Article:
PC user annoyed about Task Manager jumping around gets told how to fix it with one button—by the developer that built the application 30 years ago

Do you get frustrated when you’re trying to track down an application in Task Manager and the list is constantly shuffling around? Loads of people do, and that’s why the developers at Microsoft added a shortcut to prevent it happening. Simply hold down the Ctrl key and everything freezes in place.

It’s so easy—why didn’t the developers think of this sooner? Well, they did, actually.

The shortcut has been in Task Manager since 1994. We know this because the developer that created the application just rebuffed someone over on X trying to complain about it.

David W Plummer built Task Manager back in 1994. Mostly from his den at home. However, word eventually got around to Dave Cutler, designer of Windows NT, who let Plummer add the code to the main Windows build. A few months of tinkering with the code, various stress tests, and the rest, as they say, is history.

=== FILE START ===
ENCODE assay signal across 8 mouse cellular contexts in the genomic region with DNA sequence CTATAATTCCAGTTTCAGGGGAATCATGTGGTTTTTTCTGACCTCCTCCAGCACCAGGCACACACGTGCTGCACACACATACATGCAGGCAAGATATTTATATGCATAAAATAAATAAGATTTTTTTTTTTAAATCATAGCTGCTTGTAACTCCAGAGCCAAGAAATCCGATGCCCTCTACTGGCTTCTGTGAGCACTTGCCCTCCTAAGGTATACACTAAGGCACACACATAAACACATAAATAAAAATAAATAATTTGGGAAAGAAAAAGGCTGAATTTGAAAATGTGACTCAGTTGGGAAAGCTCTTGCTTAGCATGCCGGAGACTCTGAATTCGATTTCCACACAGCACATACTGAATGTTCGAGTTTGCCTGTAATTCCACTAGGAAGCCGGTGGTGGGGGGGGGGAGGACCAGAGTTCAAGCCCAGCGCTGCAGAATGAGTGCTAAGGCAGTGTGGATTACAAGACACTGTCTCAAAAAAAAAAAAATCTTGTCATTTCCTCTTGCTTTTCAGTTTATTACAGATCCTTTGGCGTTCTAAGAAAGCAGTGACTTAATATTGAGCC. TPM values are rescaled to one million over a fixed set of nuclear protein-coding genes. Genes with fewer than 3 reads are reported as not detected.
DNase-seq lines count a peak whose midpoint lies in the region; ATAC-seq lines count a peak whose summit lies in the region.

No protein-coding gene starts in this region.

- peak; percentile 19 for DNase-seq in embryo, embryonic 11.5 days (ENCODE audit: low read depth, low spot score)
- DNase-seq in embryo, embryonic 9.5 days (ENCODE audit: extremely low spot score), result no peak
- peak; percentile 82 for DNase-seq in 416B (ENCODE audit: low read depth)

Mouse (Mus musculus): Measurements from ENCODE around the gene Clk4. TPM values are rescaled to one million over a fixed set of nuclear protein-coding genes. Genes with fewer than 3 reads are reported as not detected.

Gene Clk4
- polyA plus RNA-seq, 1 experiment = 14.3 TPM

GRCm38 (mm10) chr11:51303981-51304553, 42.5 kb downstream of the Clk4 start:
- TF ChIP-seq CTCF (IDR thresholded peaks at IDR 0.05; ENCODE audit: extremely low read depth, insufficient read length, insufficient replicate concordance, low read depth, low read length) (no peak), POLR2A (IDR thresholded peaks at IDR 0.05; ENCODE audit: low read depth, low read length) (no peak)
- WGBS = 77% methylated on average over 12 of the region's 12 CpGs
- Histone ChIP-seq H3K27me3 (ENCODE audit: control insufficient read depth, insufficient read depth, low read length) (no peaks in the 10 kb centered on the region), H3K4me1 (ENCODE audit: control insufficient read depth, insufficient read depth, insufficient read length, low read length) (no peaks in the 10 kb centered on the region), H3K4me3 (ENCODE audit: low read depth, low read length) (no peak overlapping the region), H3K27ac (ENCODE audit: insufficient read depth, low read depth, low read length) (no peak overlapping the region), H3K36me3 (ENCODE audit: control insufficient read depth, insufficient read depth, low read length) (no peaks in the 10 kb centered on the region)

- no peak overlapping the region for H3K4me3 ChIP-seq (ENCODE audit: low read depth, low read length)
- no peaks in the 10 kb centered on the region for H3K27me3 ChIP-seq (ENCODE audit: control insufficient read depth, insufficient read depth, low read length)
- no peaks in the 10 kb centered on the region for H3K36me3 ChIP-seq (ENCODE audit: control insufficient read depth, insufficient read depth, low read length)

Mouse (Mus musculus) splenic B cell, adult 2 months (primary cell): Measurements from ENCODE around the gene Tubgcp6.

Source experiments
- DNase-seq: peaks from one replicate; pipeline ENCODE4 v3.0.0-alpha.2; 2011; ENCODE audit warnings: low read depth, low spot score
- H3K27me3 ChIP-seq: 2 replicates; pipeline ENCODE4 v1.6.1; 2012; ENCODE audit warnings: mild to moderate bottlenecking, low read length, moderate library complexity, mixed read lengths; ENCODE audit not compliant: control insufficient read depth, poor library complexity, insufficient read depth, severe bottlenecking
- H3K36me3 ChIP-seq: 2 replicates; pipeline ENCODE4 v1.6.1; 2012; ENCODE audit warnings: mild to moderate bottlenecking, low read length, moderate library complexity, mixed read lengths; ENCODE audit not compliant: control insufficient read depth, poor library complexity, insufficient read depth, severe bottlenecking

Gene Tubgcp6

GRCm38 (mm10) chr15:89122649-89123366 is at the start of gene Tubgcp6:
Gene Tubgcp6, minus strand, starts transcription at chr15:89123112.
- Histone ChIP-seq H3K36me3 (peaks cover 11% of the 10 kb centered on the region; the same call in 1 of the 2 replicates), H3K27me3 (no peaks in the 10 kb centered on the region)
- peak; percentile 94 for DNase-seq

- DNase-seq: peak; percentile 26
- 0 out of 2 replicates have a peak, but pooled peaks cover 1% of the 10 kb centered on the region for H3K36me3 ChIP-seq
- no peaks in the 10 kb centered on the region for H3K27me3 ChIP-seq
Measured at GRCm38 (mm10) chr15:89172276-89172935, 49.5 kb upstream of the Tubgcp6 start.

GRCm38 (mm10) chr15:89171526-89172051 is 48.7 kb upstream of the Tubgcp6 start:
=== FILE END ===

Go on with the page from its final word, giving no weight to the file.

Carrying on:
While the core application has changed over the years, you’ll maybe be surprised to hear just how much of it has stayed the same. Plummer explains the history and tips for using the application in a popular video titled ‘Inside Task Manager with the original author’.

The best Task Manager lore has to be how Microsoft ended up with the unfortunately named ‘Kill all children’ function within the software—a combination of the ‘Kill process’ function, the original name for today’s ‘End process’ function, and the a newly-added recursive functionality to replace ‘process’ with ‘all children’. This luckily was caught before it ever landed in a shipping version of Windows.

Plummer says the original application totalled only 100 KB in size. Today, it’s around 5.2 MB. That seems small compared to most modern applications but it’s a file size many times over the original. Plummer says that’s totally fair, considering what’s since been added to the application.

“It’s a delicate balance of load times and memory footprint versus features and functionality.”

Plummer retired after the release of Windows Server 2003. Though he notes in the video that: “The people that have worked on Task Manager since have done an exemplary job of growing it, while still maintaining the core attributes.”

Source: PC Gamer

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